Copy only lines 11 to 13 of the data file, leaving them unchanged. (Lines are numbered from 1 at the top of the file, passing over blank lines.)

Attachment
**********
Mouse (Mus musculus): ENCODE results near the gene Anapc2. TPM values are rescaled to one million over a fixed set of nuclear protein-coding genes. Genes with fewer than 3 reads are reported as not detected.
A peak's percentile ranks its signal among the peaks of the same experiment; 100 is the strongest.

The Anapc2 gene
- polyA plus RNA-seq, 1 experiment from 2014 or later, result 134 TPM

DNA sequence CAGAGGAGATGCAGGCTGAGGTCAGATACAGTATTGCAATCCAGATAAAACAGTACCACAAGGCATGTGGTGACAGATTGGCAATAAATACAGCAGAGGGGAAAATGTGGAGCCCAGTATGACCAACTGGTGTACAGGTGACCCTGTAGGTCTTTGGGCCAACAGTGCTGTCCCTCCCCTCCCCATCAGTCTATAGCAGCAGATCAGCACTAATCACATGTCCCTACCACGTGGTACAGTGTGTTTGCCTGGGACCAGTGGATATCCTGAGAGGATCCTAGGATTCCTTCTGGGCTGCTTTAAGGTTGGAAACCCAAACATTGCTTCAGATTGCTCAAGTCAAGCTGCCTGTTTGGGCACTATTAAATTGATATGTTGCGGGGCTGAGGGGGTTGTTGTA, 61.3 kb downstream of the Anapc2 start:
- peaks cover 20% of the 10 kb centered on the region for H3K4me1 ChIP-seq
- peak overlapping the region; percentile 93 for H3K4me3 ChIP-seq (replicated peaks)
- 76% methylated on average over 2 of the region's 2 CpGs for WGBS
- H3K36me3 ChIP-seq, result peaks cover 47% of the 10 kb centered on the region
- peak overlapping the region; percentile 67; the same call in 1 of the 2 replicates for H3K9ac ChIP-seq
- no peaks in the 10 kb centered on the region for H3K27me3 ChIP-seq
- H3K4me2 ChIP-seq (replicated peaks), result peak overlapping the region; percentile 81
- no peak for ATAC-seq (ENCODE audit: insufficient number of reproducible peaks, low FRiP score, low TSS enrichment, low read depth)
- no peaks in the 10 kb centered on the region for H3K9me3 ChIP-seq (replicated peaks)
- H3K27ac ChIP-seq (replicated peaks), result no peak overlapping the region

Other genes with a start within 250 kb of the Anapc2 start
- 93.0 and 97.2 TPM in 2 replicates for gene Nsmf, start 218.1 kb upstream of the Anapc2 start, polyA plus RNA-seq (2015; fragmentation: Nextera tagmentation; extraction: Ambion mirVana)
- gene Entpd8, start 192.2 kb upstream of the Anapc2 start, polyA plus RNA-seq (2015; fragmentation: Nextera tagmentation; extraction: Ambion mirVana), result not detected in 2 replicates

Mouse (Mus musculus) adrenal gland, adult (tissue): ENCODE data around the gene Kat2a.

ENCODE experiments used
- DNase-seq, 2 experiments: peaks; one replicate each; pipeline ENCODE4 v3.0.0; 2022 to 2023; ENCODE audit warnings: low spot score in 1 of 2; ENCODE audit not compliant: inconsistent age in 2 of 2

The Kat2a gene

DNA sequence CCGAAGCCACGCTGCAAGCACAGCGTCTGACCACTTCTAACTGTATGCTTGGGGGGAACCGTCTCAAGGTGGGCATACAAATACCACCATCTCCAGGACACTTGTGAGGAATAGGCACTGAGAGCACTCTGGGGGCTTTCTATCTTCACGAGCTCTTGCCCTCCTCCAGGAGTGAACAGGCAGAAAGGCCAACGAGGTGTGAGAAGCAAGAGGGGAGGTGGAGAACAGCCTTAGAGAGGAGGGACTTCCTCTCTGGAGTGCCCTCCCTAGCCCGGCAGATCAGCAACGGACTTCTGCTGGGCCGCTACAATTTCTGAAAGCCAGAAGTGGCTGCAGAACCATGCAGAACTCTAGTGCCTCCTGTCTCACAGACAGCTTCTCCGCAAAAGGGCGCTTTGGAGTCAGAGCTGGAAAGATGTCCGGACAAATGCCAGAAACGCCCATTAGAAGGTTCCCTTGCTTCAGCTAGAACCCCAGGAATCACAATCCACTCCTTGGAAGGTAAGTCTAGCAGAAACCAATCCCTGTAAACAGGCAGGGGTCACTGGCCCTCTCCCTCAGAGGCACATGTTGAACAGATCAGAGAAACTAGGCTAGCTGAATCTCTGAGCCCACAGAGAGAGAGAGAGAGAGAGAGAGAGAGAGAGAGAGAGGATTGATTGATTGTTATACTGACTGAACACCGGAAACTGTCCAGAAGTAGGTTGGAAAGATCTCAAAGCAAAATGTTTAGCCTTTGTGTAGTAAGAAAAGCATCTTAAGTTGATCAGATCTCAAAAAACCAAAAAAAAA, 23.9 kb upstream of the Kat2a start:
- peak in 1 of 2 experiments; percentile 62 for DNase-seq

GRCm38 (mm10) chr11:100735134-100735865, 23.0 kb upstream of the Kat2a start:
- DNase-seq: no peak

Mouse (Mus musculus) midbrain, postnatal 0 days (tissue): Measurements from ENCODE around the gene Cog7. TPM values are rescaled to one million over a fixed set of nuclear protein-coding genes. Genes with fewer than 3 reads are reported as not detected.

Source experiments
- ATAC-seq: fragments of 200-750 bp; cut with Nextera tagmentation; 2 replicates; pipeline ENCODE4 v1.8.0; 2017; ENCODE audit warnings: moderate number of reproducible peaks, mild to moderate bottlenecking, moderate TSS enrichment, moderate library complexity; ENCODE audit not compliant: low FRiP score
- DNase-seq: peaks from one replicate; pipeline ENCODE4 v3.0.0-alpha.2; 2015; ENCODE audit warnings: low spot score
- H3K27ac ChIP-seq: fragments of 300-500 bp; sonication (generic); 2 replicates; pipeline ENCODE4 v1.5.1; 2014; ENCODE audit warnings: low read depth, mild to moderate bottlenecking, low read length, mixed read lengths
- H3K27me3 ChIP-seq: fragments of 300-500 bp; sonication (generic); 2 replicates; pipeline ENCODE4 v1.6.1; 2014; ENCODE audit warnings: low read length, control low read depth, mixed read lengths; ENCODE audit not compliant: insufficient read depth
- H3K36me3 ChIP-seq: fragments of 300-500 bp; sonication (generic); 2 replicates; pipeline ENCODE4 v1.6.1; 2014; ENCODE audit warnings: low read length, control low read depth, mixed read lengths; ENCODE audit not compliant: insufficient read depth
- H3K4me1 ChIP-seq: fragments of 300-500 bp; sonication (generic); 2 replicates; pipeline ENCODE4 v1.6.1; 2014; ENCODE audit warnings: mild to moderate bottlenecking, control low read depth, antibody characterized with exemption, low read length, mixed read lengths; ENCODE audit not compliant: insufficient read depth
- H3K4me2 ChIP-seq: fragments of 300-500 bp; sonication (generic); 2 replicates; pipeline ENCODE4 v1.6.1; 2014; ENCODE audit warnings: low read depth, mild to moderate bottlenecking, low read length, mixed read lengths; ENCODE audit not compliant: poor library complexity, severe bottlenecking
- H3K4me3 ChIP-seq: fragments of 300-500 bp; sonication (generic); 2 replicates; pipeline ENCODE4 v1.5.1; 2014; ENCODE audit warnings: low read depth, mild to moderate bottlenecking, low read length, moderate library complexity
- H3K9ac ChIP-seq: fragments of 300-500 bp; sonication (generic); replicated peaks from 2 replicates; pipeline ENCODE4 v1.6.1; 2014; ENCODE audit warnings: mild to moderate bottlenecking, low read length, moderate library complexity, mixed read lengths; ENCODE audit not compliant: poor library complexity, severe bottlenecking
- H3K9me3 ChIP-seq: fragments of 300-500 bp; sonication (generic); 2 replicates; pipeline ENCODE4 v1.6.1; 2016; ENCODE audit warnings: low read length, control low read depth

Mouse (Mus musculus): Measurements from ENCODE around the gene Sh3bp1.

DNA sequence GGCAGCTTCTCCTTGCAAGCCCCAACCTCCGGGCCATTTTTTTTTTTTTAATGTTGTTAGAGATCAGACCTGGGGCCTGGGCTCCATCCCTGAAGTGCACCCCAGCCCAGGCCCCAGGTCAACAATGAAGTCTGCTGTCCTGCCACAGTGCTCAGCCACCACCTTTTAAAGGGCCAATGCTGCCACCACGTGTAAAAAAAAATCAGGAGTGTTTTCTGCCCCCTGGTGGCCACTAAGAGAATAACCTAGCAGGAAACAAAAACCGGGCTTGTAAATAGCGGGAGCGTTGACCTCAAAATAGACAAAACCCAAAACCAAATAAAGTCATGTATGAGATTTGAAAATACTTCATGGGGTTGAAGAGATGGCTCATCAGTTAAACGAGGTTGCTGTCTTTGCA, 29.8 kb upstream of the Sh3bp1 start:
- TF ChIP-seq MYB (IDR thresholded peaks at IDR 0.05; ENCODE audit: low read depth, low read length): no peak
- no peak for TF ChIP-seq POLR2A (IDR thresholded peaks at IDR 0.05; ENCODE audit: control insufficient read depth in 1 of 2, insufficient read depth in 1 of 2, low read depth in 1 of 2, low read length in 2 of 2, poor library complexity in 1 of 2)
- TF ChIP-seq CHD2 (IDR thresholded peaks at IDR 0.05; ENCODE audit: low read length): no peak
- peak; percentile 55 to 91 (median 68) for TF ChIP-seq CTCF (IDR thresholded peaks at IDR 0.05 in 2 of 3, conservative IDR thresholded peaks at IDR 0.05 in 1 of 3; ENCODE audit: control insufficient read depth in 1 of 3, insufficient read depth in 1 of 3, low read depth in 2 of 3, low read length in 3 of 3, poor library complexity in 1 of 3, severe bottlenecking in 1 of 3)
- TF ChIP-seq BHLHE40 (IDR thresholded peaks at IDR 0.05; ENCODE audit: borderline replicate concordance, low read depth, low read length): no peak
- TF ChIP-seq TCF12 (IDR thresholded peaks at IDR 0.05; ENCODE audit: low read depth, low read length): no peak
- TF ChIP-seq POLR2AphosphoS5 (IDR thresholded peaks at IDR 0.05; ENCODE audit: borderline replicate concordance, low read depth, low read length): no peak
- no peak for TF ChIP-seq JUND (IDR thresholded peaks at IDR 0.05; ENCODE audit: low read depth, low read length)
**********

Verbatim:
- no peaks in the 10 kb centered on the region for H3K27me3 ChIP-seq
- H3K4me2 ChIP-seq (replicated peaks), result peak overlapping the region; percentile 81
- no peak for ATAC-seq (ENCODE audit: insufficient number of reproducible peaks, low FRiP score, low TSS enrichment, low read depth)